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Preserving Dates during JSON serialisation with vanilla JS

For my sins, I’ve spent a lot of the last year dealing with datetime-related bugs. One of our longest-standing issues has been around sending Date values via JSON – JavaScript will happily encode a Date value in JSON, but it gets encoded as a string, and there’s no easy way to get a Date value back when you decode it later.

This TypeScript program illustrates the issue: we create an object that includes some Dates, encodes it as JSON, then decode it back into an object. It calls a function that expects to use some Date values – once before the JSON round-trip, once after.

type ScheduledEvent = {
  start: Date;
  end: Date;

function getDuration(ev: ScheduledEvent) {
  const milliseconds = ev.end.getTime() - ev.start.getTime();
  console.log(`The event is ${milliseconds / 1000} seconds long`);

const ev: ScheduledEvent = {
  start: new Date('2001-01-01T12:00:00Z'),
  end:   new Date('2001-01-01T14:00:00Z'),


const jsonifiedEvent: string = JSON.stringify(ev);
const parsedEvent: ScheduledEvent = JSON.parse(jsonifiedEvent);


This program passes type checking, but if you actually run it, you get an error:

[LOG]: "The event is 7200 seconds long" 
[ERR]: "Executed JavaScript Failed:" 
[ERR]: ev.end.getTime is not a function. (In 'ev.end.getTime()', 'ev.end.getTime' is undefined) 

Before the JSON round-trip, the ev.start and ev.end variables are both Date values. Afterward, they’re both strings.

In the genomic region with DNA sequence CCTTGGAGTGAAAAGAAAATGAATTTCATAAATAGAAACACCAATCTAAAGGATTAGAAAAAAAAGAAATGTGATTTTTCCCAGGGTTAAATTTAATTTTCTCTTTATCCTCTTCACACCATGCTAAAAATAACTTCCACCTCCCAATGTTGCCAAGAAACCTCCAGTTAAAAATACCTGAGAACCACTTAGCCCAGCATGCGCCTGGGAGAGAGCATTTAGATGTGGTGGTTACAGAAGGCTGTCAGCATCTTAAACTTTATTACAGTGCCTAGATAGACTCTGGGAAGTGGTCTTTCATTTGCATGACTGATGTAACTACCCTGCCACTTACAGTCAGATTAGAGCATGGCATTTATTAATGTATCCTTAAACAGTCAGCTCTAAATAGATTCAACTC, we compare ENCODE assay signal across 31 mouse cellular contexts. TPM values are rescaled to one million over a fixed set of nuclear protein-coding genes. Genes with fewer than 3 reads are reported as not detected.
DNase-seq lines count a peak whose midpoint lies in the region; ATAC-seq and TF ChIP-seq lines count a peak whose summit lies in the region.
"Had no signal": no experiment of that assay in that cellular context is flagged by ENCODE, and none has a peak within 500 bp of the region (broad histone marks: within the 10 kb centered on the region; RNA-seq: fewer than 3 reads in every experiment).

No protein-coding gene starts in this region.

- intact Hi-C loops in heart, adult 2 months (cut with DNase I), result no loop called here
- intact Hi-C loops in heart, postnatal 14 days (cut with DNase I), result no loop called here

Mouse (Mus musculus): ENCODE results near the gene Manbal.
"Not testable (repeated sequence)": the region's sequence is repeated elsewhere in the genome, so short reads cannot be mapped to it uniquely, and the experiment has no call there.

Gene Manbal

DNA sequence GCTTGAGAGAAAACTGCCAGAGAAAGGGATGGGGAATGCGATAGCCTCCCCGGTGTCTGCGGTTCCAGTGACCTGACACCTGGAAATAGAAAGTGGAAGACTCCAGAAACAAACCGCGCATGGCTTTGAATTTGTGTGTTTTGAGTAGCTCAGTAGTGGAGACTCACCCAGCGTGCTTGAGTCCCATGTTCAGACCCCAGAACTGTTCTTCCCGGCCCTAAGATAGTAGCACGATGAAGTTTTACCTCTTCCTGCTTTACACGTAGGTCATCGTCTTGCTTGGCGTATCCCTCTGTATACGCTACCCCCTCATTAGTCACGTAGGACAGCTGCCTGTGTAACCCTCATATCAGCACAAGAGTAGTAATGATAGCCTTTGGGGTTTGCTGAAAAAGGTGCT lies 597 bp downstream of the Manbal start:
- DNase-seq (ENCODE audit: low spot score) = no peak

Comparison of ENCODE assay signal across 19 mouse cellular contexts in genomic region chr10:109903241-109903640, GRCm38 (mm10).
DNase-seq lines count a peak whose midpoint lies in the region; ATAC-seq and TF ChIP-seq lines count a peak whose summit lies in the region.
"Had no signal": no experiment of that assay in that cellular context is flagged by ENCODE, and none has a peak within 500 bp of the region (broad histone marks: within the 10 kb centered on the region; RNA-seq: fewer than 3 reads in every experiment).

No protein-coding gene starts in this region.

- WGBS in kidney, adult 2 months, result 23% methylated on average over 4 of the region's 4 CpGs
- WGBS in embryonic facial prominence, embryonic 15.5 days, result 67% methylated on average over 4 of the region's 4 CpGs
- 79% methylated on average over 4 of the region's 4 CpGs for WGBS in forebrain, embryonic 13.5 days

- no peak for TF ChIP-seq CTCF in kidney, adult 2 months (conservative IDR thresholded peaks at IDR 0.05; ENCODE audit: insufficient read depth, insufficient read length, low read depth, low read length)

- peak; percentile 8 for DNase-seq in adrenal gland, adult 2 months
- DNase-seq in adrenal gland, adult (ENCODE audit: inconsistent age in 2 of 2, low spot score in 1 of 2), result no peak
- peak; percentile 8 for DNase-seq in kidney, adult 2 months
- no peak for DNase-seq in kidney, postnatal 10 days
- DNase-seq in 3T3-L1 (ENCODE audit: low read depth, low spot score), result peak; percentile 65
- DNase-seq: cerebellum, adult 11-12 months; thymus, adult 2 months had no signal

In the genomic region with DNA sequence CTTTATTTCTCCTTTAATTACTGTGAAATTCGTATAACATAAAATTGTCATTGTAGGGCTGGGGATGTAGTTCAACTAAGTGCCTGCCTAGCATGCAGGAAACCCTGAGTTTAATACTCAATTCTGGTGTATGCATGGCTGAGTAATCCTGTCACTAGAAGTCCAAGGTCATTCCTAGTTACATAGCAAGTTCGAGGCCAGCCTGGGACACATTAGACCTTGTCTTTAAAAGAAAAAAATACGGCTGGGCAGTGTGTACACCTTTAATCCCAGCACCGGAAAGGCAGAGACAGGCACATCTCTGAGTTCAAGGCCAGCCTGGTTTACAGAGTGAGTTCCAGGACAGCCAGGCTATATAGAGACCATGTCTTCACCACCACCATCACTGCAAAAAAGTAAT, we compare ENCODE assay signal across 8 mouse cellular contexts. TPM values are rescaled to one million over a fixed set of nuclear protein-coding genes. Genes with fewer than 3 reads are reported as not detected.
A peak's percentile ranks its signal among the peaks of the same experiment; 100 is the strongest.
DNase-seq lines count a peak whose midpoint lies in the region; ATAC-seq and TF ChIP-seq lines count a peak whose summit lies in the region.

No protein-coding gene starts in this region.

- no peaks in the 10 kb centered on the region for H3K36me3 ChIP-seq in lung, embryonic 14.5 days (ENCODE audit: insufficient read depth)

In our real code the issue is more obfuscated – we’re sending our objects via Next.js props, which does include a JSON round-trip, but we don’t see it directly.

Rejected approaches

We tried several ways to fix this problem before we settled on our current approach.

For a while our codebase was littered with extra calls to new Date(…), making sure that every value was actually a Date before we tried to call Date methods on it. That worked, but it was confusing – the type system tells us this value is a Date, so why do we need to convert it to a Date again?

Later we tried writing functions to coerce the string-ified values back to Date. Something like:

function fixDatesInScheduledEvent(ev: ScheduledEvent): ScheduledEvent {
  return {
    start: new Date(ev.start),
    end:   new Date(ev.end),

const jsonifiedEvent: string = JSON.stringify(ev);
const parsedEvent: ScheduledEvent = JSON.parse(jsonifiedEvent);
const fixedEvent: ScheduledEvent = fixDatesInScheduledEvent(parsedEvent);

This kept all the date fixing in a single place, but for increasingly large and complex types it was tricky to be sure that we’d fixed all the Date values. We’d only discover we’d forgotten to fix a field when something broke. And it’s still confusing if you look at the type system – it’s another conversion from Date to Date.

At one point I considered adding generic parameters to all our types, so we could track whether a given date value was a Date or a string:

type ScheduledEvent<DateType> = {
  start: DateType;
  end:   DateType;

const jsonifiedEvent: string = JSON.stringify(ev);
const parsedEvent: ScheduledEvent<string> = JSON.parse(jsonifiedEvent);
const fixedEvent: ScheduledEvent<Date> = fixDatesInScheduledEvent(parsedEvent);